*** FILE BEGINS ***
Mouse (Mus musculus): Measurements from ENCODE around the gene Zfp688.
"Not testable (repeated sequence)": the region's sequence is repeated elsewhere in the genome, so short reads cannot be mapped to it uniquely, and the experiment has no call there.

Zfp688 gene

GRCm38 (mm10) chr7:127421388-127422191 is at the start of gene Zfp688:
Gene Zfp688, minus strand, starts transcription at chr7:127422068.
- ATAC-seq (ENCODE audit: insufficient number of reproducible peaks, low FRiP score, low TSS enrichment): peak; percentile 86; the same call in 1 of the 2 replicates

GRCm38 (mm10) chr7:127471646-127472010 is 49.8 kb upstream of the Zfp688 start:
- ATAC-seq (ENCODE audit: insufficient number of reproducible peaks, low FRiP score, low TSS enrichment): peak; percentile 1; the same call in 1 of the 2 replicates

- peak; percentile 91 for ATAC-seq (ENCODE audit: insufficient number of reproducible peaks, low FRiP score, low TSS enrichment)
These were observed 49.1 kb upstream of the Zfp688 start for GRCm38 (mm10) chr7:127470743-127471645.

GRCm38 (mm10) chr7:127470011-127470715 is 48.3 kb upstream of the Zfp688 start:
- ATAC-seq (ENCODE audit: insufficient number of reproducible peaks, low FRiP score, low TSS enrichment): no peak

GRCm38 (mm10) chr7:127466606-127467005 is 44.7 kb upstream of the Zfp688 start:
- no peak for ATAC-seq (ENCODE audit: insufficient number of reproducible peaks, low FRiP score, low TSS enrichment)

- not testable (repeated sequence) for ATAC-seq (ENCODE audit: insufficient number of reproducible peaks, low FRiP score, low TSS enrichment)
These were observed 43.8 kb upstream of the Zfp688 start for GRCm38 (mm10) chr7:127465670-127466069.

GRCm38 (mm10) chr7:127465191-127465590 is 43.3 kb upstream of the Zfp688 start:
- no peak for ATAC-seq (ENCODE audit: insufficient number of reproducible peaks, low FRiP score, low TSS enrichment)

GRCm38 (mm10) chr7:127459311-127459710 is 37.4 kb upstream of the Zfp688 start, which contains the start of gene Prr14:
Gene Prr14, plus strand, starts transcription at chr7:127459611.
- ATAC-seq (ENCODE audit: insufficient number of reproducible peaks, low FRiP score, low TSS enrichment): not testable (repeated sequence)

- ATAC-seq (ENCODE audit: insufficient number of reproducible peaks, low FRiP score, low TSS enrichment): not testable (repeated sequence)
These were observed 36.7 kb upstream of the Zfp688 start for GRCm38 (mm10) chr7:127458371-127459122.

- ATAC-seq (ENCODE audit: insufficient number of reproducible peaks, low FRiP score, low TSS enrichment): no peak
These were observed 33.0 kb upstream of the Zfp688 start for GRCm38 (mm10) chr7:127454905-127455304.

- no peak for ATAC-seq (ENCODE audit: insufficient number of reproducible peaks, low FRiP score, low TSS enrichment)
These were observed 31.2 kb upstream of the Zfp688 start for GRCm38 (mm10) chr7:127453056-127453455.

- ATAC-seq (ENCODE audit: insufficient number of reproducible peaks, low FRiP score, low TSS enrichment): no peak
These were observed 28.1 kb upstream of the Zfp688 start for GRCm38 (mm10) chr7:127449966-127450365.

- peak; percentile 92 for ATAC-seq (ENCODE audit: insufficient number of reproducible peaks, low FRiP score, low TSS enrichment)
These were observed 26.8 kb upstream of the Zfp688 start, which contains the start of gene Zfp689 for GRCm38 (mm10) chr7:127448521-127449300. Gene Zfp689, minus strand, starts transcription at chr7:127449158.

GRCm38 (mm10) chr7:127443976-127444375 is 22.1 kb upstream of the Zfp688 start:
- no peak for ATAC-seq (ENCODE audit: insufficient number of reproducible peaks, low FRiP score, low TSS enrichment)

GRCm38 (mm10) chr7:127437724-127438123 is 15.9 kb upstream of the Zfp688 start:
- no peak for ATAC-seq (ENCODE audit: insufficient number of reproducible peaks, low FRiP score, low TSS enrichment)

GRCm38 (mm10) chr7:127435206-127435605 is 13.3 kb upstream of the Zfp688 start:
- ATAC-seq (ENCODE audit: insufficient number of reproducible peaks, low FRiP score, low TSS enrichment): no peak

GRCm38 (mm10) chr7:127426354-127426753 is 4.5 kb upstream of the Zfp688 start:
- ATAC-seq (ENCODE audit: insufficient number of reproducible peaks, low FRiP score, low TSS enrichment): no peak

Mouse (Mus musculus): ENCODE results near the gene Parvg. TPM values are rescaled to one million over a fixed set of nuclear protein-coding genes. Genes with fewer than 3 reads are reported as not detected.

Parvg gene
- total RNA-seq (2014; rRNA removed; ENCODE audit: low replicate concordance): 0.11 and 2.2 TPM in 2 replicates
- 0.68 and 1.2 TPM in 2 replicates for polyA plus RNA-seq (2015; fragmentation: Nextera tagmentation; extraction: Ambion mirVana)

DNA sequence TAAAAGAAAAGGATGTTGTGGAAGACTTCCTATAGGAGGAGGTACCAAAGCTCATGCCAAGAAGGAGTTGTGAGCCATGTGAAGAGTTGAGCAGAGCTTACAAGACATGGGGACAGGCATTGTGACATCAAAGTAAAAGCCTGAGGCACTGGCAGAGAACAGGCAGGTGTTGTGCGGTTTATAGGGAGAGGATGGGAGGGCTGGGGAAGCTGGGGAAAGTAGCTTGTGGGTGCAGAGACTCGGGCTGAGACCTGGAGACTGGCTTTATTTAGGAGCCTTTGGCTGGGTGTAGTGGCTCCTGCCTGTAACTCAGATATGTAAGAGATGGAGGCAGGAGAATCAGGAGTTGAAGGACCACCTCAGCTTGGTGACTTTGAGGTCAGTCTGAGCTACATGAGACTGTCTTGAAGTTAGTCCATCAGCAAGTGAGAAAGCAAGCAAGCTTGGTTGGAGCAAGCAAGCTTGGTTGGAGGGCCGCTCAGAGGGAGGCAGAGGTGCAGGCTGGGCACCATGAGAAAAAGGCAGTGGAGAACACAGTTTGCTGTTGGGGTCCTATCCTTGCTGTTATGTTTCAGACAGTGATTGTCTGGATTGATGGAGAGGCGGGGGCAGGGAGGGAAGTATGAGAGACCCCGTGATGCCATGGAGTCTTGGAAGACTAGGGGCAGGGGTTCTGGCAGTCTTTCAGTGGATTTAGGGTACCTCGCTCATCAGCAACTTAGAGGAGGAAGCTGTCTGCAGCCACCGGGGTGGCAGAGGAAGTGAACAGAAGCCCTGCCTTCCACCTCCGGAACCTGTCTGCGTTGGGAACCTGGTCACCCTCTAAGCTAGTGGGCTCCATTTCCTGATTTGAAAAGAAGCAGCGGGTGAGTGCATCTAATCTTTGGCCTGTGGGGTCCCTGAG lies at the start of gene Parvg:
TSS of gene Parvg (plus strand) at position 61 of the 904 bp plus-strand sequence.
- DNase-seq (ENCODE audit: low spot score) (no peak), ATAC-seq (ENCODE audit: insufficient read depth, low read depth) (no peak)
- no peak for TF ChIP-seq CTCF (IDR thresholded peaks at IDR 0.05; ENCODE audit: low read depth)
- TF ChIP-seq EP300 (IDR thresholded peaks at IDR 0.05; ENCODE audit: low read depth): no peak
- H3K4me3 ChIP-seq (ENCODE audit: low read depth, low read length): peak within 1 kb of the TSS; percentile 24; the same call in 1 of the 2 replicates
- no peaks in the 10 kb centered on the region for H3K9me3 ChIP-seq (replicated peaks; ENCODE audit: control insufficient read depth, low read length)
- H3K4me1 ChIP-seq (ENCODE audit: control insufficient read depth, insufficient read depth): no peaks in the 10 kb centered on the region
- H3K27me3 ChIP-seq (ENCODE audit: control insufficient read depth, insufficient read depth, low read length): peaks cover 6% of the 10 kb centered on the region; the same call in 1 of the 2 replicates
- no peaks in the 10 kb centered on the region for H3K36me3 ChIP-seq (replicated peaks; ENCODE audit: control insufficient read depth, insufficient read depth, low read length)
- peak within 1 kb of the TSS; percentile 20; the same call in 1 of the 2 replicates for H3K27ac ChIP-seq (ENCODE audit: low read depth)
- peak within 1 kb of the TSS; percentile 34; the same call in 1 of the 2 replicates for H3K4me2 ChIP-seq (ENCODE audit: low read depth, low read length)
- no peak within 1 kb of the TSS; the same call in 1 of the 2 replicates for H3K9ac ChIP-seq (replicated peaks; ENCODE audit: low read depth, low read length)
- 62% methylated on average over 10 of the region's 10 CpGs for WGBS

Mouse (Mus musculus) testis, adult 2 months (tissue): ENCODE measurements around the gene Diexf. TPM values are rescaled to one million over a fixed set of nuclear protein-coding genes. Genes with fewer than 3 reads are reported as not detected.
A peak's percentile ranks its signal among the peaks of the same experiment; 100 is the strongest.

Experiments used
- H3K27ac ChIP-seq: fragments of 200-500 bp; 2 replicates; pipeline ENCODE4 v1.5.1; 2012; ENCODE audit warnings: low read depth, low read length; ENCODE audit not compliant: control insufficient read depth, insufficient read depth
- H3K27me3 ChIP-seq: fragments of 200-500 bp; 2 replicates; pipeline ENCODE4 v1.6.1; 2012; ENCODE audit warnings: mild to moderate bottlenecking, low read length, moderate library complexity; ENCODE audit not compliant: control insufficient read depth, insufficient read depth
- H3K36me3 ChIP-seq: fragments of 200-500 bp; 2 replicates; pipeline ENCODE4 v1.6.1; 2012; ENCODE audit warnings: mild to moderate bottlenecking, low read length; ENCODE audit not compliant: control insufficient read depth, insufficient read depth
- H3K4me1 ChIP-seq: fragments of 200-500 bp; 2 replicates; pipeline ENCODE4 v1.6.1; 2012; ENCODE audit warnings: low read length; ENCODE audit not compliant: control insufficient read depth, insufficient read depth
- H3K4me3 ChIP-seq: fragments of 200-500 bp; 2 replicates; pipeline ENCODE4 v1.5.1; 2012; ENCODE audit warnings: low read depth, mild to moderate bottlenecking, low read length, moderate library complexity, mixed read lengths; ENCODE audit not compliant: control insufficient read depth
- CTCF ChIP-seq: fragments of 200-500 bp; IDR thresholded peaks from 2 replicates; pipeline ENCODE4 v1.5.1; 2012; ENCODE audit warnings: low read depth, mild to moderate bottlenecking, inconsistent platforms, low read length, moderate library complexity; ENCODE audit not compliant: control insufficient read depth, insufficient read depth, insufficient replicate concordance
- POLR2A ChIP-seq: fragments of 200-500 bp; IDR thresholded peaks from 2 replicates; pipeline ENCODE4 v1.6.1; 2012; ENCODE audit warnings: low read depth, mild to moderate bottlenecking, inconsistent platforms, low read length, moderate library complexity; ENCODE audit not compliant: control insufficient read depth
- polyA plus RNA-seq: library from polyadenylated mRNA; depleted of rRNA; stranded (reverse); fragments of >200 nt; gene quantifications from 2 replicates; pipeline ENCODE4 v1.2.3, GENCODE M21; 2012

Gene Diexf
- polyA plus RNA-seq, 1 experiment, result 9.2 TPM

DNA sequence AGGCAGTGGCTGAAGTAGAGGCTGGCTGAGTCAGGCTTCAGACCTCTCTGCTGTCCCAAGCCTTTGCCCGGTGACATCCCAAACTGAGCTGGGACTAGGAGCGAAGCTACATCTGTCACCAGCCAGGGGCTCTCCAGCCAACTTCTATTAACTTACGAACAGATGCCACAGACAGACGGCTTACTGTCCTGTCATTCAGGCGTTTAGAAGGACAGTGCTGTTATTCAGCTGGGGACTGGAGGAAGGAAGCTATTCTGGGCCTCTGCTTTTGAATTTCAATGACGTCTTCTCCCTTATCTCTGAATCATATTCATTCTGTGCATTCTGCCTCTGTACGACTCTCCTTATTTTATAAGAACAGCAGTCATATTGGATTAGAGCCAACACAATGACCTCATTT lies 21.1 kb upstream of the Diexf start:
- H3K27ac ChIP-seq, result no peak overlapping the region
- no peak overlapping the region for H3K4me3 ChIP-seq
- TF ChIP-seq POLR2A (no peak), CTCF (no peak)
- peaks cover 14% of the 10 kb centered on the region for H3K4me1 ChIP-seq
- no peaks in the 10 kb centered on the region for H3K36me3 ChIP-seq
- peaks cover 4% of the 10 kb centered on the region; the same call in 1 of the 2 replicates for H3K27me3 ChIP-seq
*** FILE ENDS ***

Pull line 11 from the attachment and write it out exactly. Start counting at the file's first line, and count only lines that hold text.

GRCm38 (mm10) chr7:127470011-127470715 is 48.3 kb upstream of the Zfp688 start: